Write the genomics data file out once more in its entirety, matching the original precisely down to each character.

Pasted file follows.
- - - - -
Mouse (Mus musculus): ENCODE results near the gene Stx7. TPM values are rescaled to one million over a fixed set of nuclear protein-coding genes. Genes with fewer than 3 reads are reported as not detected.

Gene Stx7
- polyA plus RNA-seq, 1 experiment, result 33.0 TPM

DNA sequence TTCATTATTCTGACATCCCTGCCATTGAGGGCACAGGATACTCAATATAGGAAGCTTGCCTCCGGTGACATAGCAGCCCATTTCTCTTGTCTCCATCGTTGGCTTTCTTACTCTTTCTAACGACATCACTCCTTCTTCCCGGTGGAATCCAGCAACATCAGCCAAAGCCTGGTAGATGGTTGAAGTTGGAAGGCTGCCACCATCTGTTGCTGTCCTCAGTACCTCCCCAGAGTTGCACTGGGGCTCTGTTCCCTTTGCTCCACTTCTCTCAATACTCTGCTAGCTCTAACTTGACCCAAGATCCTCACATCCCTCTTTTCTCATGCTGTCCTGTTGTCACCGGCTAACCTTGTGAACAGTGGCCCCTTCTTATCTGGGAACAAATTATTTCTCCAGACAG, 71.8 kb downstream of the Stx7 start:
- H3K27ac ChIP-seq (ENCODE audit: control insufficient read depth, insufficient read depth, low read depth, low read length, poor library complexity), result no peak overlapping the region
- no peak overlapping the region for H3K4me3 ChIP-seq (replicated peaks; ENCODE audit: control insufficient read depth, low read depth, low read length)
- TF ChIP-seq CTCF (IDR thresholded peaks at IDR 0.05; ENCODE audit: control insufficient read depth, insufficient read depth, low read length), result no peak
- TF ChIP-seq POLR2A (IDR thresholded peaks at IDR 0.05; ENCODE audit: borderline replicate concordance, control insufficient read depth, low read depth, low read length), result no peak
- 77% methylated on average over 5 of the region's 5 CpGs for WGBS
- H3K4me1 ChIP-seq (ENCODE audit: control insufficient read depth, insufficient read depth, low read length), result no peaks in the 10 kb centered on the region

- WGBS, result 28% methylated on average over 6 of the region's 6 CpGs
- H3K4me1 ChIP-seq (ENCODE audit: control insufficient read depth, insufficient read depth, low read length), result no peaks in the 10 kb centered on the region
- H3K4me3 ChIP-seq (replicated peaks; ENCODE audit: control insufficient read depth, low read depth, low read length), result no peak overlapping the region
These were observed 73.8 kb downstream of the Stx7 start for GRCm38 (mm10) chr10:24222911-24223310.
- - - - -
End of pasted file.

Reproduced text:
Mouse (Mus musculus): ENCODE results near the gene Stx7. TPM values are rescaled to one million over a fixed set of nuclear protein-coding genes. Genes with fewer than 3 reads are reported as not detected.

Gene Stx7
- polyA plus RNA-seq, 1 experiment, result 33.0 TPM

DNA sequence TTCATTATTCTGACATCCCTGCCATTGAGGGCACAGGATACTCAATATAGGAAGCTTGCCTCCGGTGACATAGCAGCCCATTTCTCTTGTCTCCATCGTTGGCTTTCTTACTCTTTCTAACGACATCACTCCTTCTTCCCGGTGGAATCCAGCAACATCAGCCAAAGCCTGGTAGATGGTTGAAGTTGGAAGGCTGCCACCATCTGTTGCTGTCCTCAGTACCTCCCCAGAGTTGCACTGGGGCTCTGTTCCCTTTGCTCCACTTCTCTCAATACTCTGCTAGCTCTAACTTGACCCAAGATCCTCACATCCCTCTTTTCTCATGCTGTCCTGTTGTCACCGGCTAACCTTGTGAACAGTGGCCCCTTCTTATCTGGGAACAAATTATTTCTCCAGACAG, 71.8 kb downstream of the Stx7 start:
- H3K27ac ChIP-seq (ENCODE audit: control insufficient read depth, insufficient read depth, low read depth, low read length, poor library complexity), result no peak overlapping the region
- no peak overlapping the region for H3K4me3 ChIP-seq (replicated peaks; ENCODE audit: control insufficient read depth, low read depth, low read length)
- TF ChIP-seq CTCF (IDR thresholded peaks at IDR 0.05; ENCODE audit: control insufficient read depth, insufficient read depth, low read length), result no peak
- TF ChIP-seq POLR2A (IDR thresholded peaks at IDR 0.05; ENCODE audit: borderline replicate concordance, control insufficient read depth, low read depth, low read length), result no peak
- 77% methylated on average over 5 of the region's 5 CpGs for WGBS
- H3K4me1 ChIP-seq (ENCODE audit: control insufficient read depth, insufficient read depth, low read length), result no peaks in the 10 kb centered on the region

- WGBS, result 28% methylated on average over 6 of the region's 6 CpGs
- H3K4me1 ChIP-seq (ENCODE audit: control insufficient read depth, insufficient read depth, low read length), result no peaks in the 10 kb centered on the region
- H3K4me3 ChIP-seq (replicated peaks; ENCODE audit: control insufficient read depth, low read depth, low read length), result no peak overlapping the region
These were observed 73.8 kb downstream of the Stx7 start for GRCm38 (mm10) chr10:24222911-24223310.